The first observance of Labor Day is believed to have been a parade on September 5, 1882, in New York City, probably organized by Peter J. McGuire, a Carpenters and Joiners Union secretary. About 20,000 attendees picnicked, smoked cigars, and listened to speeches by the union leadership in Union Square.
Labor Day USA - time to hit the beach.
By 1893, more than half the states were observing a "Labor Day" on one day or another, and a bill to establish a federal holiday was passed by Congress in 1894.
President Grover Cleveland signed the bill soon afterward, designating the first Monday in September as Labor Day.
Millions more will opt to take advantage of great end-of-season savings at Labor Day sales at local shopping malls coast to coast.
Of course, it's still a serious fashion faux pas to wear white after Labor Day. No one knows why, or how it got started, but white is out with the last fling of summer.
AND, finally.... are you ready for some football?
With the season reving up in September, the first official NFL Kickoff game is always played on the first Thursday after Labor Day.
Meanwhile, enjoy the day off with some interesting facts and figures which provide a quick snapshot of what it's like working in America today...
WHO Are We Celebrating on Labor Day?
If you're currently holding down a job that's YOU - and you are a part of the almost 200 million Americans age 16 and over in the nation’s labor force, as of May 2017.
Salary & Wages
$51,212 and $40,742
The 2015 real median earnings for male and female full-time, year-round workers, respectively.
$7.25 per hour
The federal government mandated minimum wage. Meanwhile, some states have set minimum wage levels higher than the federal level. For example, the District of Columbia has set its minimum wage rate at $15.20 per hour, followed by Washington State at $14.49 per hour. In additiona, local municipalities may also have minimum wage rate of more than even the highest state minimum. $17.27 per hour, for example, is the minimum wage set in Seattle, Washington.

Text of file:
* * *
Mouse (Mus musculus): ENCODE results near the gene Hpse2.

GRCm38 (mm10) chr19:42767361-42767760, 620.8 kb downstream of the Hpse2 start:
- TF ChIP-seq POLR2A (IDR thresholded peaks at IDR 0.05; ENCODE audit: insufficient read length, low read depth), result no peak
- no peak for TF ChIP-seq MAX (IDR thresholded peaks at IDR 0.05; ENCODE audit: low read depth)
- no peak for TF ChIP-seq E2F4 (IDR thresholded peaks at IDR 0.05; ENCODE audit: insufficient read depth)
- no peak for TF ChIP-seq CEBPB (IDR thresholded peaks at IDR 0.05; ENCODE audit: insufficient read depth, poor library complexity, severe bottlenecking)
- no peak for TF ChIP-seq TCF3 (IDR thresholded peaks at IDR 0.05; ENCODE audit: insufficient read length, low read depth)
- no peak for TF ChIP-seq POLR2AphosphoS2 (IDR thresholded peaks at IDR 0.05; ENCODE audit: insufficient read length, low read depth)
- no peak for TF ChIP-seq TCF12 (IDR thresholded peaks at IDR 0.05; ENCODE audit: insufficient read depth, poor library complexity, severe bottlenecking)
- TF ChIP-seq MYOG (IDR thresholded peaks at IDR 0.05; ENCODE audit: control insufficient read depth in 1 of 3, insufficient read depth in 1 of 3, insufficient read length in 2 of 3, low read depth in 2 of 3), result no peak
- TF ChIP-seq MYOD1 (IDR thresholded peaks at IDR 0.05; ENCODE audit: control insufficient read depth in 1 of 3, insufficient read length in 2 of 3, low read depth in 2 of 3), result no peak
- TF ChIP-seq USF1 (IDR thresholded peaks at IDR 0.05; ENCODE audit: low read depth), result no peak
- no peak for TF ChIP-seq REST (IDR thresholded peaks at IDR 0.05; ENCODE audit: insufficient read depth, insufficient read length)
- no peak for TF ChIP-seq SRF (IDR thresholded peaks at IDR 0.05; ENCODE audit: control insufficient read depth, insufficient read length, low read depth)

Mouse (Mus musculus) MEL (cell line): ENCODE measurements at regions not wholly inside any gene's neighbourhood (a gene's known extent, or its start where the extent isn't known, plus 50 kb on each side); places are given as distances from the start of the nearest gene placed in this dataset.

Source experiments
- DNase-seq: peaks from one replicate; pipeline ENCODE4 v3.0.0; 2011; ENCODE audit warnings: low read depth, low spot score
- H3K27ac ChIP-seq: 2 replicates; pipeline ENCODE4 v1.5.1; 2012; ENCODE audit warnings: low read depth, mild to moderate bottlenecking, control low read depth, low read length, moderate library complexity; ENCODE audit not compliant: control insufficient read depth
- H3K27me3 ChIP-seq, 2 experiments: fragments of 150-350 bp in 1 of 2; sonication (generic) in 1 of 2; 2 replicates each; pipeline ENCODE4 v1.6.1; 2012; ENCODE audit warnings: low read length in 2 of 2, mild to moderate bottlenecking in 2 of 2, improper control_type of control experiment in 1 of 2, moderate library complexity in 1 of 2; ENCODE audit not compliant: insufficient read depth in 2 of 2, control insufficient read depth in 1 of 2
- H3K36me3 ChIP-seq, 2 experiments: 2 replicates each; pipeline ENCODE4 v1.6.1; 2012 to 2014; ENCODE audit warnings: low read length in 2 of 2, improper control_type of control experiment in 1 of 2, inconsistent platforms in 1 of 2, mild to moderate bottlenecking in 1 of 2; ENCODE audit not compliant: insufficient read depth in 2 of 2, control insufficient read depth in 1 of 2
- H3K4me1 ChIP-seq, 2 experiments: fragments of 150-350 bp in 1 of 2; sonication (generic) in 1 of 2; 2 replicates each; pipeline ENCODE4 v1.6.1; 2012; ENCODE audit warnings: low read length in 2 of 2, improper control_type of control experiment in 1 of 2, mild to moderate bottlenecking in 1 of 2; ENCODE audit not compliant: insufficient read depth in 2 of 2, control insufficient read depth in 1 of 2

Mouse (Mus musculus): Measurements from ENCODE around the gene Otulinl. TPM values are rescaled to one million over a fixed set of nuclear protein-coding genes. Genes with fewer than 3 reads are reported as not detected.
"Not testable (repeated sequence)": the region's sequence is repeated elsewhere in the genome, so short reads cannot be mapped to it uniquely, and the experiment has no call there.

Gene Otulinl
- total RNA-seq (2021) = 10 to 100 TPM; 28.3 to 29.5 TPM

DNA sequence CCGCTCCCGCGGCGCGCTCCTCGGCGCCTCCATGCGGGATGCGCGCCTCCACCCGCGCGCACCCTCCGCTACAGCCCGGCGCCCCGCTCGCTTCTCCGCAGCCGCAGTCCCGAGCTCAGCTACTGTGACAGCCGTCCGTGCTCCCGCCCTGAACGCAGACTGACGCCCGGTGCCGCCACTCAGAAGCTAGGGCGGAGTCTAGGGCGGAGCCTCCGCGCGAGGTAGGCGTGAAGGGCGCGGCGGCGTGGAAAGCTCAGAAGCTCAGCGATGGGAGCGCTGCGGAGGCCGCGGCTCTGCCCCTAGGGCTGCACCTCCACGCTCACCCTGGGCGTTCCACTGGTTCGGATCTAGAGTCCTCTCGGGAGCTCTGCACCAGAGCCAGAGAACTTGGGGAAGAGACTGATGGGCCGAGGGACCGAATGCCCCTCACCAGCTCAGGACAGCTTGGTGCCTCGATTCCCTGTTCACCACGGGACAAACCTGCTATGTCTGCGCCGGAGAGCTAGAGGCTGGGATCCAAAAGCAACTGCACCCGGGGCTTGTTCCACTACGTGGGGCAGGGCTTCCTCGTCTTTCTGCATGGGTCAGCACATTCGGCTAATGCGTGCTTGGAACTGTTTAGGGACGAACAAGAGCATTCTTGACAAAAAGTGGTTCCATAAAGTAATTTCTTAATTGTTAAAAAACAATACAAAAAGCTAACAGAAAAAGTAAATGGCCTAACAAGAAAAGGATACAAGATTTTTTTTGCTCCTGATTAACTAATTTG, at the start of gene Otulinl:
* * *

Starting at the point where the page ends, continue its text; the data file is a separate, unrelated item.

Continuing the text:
Where the Jobs Are
The number of wage and salary workers age 16 and over represented by a union in 2016. Among states, New York continued to have the highest union membership rate (23.6 percent), and South Carolina had the lowest rate (1.6 percent).
The percentage of workers age 16 and over who worked at home in 2015. NOTE: Count on that percentage having grown sustanttially since that time (post-COVID) when ZOOM meetings and high-speed Internet connections made working from home a lot more popular.
Fastest Growing Jobs
The projected percentage growth from 2014 to 2024 in the number of wind turbine service technicians (4,400 jobs in 2014) -- the projected fastest-growing occupation. The No. 2 spot is held by personal care aides which added 458,100 positions over the same time period.
Wind turbine service techniciasn, or windtechs, belong to the fastest-growing job sector in the US.
Americans worked in a variety of occupations as of 2016 (with a vast majority of them as frontline workers during the recent pandemic.)
Largest Occupations, May 2016
Number of Employees
Combined food preparation and serving workers, including fast food
Office clerks, general
Customer service representatives
Laborers and freight, stock and material movers, hand
Waiters and waitresses
Secretaries and administrative assistants
General and operations managers
Long and Winding Road to Work
26.4 minutes The average time it took workers in the United States to commute to work in 2015. New York (33.1 minutes) and Maryland (32.6 minutes) had the most time-consuming commutes.
The percentage of workers age 16 and over who drove alone to work in 2015. Another 9.0 percent carpooled and 0.6 percent biked to work.
The number of commuters who left for work between midnight and 4:59 a.m. in 2015. They represented 4.6 percent of all commuters. The most common time was between 7 a.m. and 7:29 a.m. — with 20.9 million commuters.